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Tuesday, March 12, 2013

[haw-info] Iran War Weekly - March 12, 2013

Historians Against the War is posting Frank Brodhead's "Iran War Weekly,' as a helpful resource for our members and friends. Frank earned a PhD in history at Princeton University and has co-authored several books on US foreign policy. He is a scholar and political activist who has worked with peace and social justice movements for many years. In 2010-2011 he produced the "Afghanistan War Weekly," which was widely used by antiwar groups across the country.
Iran War Weekly
March 12, 2013
Hello All – With one round of negotiations accomplished, analysts and diplomats are assessing February's talks in Kazakhstan and preparing for a second round in April.  In many quarters, especially among the "P5+1," there is broad agreement that the February talks were grounds for optimism and that some progress was made.  One reason for optimism was that, until recently, it was widely assumed that Iran would not engage in serious talks until after its presidential election, scheduled for June.  That Iran agreed to talks, and quickly scheduled two more (in March and April), was interpreted by analysts and diplomats as an indication that Iran was "serious" about negotiations. A second reason for optimism is that the P5+1 unexpectedly offered some concessions in its bargaining proposal, withdrawing one of its demands (that Iran close its underground enrichment plant at Fordow).  The several parties will soon hold "technical talks" in Istanbul, presumably to discuss modalities to accomplish things so far on the table; and at their April session in Kazakhstan Iran's response to the P5+1 will be the main item on the agenda.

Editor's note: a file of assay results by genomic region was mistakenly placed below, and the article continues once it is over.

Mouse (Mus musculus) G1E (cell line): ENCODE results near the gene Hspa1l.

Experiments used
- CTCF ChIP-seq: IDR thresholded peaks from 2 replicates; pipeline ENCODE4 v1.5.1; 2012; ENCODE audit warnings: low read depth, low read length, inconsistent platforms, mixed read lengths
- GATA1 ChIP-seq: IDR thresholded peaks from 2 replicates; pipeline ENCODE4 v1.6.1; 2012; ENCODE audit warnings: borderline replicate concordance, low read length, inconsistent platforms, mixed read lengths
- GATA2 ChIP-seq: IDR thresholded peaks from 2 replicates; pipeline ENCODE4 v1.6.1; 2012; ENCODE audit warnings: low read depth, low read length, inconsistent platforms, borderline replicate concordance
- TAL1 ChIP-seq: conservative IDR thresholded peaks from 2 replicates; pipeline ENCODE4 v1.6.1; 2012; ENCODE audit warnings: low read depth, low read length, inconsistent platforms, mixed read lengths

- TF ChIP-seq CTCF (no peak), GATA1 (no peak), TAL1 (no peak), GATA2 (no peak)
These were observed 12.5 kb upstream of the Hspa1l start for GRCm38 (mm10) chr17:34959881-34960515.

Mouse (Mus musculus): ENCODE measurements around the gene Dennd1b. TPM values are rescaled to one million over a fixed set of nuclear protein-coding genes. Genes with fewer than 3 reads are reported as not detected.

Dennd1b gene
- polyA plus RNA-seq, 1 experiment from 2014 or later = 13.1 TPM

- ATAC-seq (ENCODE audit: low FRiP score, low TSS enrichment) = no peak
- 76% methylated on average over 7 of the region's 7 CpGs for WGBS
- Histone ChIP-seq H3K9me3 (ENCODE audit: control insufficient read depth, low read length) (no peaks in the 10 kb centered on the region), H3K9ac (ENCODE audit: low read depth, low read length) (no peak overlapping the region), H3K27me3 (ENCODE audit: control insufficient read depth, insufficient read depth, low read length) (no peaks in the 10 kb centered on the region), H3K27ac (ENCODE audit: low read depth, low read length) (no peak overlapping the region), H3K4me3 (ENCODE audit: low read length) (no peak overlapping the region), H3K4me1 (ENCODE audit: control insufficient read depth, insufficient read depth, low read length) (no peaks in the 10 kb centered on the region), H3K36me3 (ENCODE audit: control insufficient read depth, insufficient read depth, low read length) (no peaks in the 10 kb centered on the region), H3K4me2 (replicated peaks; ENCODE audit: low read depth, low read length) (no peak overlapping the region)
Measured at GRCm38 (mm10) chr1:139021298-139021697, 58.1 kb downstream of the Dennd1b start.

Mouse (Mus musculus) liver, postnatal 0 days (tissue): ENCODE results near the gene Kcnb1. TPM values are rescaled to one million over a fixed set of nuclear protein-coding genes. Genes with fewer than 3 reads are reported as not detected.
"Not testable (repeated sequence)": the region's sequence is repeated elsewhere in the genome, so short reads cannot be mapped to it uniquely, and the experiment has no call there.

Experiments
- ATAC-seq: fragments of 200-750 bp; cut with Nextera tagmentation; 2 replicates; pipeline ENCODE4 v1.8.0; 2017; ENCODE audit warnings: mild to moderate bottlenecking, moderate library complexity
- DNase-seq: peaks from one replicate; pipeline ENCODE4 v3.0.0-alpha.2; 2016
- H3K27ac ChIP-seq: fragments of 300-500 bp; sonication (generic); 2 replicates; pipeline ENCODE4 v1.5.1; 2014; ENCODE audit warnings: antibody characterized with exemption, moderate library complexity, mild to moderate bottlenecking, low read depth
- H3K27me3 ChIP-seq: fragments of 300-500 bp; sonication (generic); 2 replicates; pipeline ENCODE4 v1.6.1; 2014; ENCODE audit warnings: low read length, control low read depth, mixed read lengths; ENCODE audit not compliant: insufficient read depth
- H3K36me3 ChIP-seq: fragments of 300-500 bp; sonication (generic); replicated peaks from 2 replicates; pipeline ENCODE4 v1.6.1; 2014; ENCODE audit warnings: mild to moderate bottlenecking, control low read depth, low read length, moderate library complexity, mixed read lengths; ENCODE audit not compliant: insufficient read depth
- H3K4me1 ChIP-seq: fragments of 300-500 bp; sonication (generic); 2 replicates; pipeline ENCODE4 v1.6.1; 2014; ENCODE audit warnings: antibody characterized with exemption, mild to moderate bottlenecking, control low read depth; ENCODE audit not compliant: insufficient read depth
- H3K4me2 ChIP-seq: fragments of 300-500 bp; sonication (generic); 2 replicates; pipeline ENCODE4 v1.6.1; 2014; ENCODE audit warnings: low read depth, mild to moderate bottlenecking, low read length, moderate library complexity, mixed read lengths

Whatever optimism abounds, however, is only in relation to the total failure to make any progress in these negotiations since talks about Iran's nuclear program resumed a year ago.  Moreover, little was offered by the P5+1 in the way of lifting sanctions, and there is no indication coming from Washington that lifting significant sanctions from Iran will be on the agenda soon.  The most important question, in my view, is whether the United States is willing and – given its domestic politics – capable of achieving a settlement with Iran that would allow Iran to develop its nuclear program and achieve mastery of the nuclear fuel cycle, even under the most stringent IAEA monitoring conditions.  President Obama's new national security team – centered here in John Kerry and Chuck Hagel – gives no sign of deviating from the well-established line of military threats and economic sanctions.  The US Senate (as noted in articles linked below) appears willing to outsource to Israel the decision of whether or not to declare war against Iran; and the House of Representatives is preparing yet another round of economic sanctions. As in so many areas of policy, it may be that President Obama simply wants to kick the nuclear-Iran can down the road for a while and hope, like Dickens' Mr. Micawber, "that something will turn up."